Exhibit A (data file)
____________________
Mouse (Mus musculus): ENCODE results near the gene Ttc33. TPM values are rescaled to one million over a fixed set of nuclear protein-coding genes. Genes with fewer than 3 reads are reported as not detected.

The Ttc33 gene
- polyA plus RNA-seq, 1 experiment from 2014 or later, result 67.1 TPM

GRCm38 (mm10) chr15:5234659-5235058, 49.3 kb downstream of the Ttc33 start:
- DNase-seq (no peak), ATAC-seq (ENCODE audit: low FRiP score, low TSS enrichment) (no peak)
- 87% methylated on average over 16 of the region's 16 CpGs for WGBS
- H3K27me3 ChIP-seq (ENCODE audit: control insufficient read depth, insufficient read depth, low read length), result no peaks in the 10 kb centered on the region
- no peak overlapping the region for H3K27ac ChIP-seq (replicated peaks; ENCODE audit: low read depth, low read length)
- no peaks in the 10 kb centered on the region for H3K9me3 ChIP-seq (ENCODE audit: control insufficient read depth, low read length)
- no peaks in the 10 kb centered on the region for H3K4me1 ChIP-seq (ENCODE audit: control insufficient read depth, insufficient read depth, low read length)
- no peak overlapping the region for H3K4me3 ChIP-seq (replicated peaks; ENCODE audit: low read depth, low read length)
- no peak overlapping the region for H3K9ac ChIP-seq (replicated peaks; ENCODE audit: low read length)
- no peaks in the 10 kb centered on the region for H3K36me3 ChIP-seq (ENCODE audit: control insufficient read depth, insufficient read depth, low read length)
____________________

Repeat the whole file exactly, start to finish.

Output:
Mouse (Mus musculus): ENCODE results near the gene Ttc33. TPM values are rescaled to one million over a fixed set of nuclear protein-coding genes. Genes with fewer than 3 reads are reported as not detected.

The Ttc33 gene
- polyA plus RNA-seq, 1 experiment from 2014 or later, result 67.1 TPM

GRCm38 (mm10) chr15:5234659-5235058, 49.3 kb downstream of the Ttc33 start:
- DNase-seq (no peak), ATAC-seq (ENCODE audit: low FRiP score, low TSS enrichment) (no peak)
- 87% methylated on average over 16 of the region's 16 CpGs for WGBS
- H3K27me3 ChIP-seq (ENCODE audit: control insufficient read depth, insufficient read depth, low read length), result no peaks in the 10 kb centered on the region
- no peak overlapping the region for H3K27ac ChIP-seq (replicated peaks; ENCODE audit: low read depth, low read length)
- no peaks in the 10 kb centered on the region for H3K9me3 ChIP-seq (ENCODE audit: control insufficient read depth, low read length)
- no peaks in the 10 kb centered on the region for H3K4me1 ChIP-seq (ENCODE audit: control insufficient read depth, insufficient read depth, low read length)
- no peak overlapping the region for H3K4me3 ChIP-seq (replicated peaks; ENCODE audit: low read depth, low read length)
- no peak overlapping the region for H3K9ac ChIP-seq (replicated peaks; ENCODE audit: low read length)
- no peaks in the 10 kb centered on the region for H3K36me3 ChIP-seq (ENCODE audit: control insufficient read depth, insufficient read depth, low read length)